Most recently, in August after he wandered away from home, family members ran to the 67th Avenue Station in Forest Hills where they found him.

 

Five years ago, he took the subway from Jamaica to Kew Gardens/Union Turnpike Station. Transit police found him that time. And seven years ago, he was found at the Fresh Pond Road Station in Ridgewood after wandering from home.

 

The reward for Avonte’s safe return is up to nearly $90,000.

Thank you ABC News.

 

I wonder if NYPD Commissioner Ray Kelly’s words would be the same if his son/daughter was lost on the streets of NYC?

 

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$90,000 REWARD FOR INFO ON MISSING 14 YEAR OLD AUTISTIC AVONTE OQUENDO, MISSING 18 DAYS ALREADY. SHARE!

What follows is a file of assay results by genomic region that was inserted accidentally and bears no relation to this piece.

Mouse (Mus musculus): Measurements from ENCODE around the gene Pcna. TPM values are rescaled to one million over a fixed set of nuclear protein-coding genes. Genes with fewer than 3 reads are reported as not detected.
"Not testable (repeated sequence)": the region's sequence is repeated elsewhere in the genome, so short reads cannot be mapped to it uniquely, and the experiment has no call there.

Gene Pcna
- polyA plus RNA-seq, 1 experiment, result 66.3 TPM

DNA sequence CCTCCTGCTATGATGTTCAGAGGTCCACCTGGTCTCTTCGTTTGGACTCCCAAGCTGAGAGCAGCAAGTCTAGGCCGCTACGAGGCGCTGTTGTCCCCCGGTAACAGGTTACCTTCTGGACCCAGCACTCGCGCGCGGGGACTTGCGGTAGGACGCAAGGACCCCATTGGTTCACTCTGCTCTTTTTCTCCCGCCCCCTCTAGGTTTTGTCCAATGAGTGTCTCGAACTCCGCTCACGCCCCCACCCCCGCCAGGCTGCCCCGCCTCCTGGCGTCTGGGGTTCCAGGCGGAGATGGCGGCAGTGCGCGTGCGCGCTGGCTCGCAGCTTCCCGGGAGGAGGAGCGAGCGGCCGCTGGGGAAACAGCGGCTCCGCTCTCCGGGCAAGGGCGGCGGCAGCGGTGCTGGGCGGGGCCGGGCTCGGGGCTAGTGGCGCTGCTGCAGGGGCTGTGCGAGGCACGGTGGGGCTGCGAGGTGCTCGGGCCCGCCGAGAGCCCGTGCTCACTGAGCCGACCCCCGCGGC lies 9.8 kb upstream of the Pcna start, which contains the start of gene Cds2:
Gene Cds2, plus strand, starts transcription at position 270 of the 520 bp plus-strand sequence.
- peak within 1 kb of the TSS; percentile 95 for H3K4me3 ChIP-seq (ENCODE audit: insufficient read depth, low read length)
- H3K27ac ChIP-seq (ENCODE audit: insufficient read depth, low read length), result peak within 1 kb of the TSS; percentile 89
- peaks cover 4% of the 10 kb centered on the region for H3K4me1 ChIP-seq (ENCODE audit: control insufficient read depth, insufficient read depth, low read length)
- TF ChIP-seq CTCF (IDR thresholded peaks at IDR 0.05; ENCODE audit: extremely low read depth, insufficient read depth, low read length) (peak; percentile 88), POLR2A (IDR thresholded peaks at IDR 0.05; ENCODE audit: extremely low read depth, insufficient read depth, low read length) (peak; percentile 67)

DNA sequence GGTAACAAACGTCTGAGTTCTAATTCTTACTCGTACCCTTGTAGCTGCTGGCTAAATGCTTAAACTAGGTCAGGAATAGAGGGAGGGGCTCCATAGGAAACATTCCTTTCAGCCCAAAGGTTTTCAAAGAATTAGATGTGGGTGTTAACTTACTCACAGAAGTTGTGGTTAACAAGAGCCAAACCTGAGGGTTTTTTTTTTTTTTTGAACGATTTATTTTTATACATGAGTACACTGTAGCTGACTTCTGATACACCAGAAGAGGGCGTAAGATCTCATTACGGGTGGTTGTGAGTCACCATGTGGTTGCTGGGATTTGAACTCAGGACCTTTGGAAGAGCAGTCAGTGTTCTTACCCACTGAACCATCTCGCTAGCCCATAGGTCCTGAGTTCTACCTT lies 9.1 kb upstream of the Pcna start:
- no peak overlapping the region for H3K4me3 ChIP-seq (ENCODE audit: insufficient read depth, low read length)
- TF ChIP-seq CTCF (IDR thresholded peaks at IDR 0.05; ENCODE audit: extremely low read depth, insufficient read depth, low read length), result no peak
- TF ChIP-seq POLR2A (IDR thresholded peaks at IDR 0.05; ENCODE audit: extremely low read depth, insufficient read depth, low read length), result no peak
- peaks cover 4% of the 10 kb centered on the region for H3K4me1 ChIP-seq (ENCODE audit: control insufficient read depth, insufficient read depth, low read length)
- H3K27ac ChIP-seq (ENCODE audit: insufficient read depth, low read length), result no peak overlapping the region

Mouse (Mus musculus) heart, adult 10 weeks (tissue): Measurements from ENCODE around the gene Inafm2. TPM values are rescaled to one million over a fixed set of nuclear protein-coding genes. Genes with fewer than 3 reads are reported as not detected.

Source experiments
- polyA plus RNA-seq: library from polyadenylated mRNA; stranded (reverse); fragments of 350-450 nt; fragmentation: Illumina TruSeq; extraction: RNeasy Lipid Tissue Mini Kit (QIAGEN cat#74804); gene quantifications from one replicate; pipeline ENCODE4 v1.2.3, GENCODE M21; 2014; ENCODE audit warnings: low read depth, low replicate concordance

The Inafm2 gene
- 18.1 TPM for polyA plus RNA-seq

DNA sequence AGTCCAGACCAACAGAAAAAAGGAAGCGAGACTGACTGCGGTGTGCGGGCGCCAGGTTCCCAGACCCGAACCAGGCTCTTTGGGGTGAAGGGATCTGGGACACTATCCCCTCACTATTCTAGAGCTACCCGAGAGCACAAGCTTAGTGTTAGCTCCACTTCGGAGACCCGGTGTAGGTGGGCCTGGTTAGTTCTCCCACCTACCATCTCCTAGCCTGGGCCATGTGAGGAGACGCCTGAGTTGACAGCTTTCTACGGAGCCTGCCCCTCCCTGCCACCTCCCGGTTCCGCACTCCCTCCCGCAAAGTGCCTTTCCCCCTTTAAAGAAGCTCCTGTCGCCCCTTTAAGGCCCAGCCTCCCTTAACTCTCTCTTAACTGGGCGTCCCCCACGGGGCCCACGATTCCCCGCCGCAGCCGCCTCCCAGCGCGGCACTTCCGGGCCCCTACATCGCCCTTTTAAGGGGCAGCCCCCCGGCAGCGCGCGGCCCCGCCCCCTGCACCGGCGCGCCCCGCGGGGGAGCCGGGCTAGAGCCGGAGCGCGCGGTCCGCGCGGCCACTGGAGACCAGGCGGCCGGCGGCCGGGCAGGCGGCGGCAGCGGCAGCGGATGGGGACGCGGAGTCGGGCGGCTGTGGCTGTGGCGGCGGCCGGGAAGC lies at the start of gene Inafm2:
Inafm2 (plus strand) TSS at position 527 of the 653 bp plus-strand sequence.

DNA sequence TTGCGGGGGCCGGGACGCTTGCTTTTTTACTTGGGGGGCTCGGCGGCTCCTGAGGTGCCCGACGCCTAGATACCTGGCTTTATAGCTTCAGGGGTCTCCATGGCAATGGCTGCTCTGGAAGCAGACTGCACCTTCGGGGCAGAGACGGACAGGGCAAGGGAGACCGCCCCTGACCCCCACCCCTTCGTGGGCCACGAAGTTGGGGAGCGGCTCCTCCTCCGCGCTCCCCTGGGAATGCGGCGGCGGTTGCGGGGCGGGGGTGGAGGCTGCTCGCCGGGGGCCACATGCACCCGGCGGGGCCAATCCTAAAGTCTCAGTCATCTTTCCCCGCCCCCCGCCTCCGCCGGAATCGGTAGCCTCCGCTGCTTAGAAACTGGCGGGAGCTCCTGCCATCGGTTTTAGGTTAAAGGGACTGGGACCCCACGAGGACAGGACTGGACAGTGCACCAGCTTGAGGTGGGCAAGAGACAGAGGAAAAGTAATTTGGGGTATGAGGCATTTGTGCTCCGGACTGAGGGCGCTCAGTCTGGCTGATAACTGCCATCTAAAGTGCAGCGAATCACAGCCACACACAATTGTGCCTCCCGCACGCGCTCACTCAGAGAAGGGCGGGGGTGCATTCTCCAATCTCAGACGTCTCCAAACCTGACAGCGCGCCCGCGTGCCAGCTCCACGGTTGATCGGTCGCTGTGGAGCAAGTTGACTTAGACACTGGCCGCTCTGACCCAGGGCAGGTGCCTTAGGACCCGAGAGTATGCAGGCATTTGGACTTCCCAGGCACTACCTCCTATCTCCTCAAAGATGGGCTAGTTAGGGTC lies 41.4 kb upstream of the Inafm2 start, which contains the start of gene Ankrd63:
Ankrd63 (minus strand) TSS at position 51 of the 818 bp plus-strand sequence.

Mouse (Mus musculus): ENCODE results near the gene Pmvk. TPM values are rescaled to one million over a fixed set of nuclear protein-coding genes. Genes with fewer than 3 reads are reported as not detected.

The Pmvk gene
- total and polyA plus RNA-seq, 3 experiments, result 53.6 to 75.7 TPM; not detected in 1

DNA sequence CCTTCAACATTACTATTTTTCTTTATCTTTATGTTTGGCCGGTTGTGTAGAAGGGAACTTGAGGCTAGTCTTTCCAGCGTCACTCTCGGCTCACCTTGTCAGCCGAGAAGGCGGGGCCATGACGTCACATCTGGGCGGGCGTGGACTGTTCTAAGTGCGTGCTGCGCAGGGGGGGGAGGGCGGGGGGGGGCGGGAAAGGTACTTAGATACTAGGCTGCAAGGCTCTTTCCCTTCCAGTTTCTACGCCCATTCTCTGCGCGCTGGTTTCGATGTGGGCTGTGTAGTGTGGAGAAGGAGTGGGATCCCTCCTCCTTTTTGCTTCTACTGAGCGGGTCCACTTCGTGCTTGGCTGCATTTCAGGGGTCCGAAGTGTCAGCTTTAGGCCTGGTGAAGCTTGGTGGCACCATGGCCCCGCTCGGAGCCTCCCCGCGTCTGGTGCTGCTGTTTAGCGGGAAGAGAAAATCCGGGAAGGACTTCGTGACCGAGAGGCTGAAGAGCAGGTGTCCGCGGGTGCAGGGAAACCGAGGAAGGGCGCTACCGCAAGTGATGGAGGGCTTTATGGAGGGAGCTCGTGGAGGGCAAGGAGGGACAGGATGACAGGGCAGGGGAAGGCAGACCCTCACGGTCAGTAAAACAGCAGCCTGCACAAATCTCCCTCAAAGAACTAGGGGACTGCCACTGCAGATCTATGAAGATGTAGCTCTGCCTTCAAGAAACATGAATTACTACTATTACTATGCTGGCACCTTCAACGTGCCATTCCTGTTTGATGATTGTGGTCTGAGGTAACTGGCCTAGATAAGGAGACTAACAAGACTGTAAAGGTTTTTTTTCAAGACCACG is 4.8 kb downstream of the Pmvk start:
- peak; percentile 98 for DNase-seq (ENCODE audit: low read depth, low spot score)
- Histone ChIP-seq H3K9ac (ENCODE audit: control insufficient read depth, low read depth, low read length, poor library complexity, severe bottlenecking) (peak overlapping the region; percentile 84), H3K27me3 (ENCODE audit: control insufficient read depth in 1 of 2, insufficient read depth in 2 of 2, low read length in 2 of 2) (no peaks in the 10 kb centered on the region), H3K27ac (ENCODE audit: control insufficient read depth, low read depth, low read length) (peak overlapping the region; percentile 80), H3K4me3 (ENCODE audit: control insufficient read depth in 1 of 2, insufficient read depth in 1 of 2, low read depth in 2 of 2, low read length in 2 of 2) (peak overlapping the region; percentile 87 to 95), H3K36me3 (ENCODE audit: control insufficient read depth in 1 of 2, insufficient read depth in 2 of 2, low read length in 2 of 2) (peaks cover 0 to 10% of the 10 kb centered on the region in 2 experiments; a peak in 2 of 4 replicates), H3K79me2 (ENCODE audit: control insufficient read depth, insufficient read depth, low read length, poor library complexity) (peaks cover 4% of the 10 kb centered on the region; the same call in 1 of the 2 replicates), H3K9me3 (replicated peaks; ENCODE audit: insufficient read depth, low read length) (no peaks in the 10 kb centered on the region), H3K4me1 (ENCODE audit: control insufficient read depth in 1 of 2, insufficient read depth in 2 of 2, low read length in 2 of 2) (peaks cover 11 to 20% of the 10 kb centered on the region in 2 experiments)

We can VOLUNTEER too! Search 4 Avonte. Come to 24/7 command tent 51st Ave/Center Blvd. LIC QueensHelp #FindAvonte

 

Related Articles loaded with information:

 

14 Year Old Autistic “Child” Avonte Oquendo, Missing Since October 4th, 2013, Is STILL MISSING.

 

Please Be On The Lookout For 14 Year Old Autistic Avonte Oquendo Missing Since October 4th, 2013

 

Anyone with information was asked to contact NYPDCrime Stoppers at 800-577-TIPS, visit the Crime Stoppers website or text tips to 274637 (CRIMES) and enter TIP577.

 

Cops are looking for a missing Rego Park teen who cannot verbally communicate.

 

Avonte Oquendo, 14, was last seen leaving the Center Boulevard School at 1-50 51st Avenue in Long Island City around 12:38 p.m. Friday, said police.

 

He was wearing a grey striped shirt, black jeans and black sneakers. Oquendo is 5’3″ tall and weighs 125 pounds.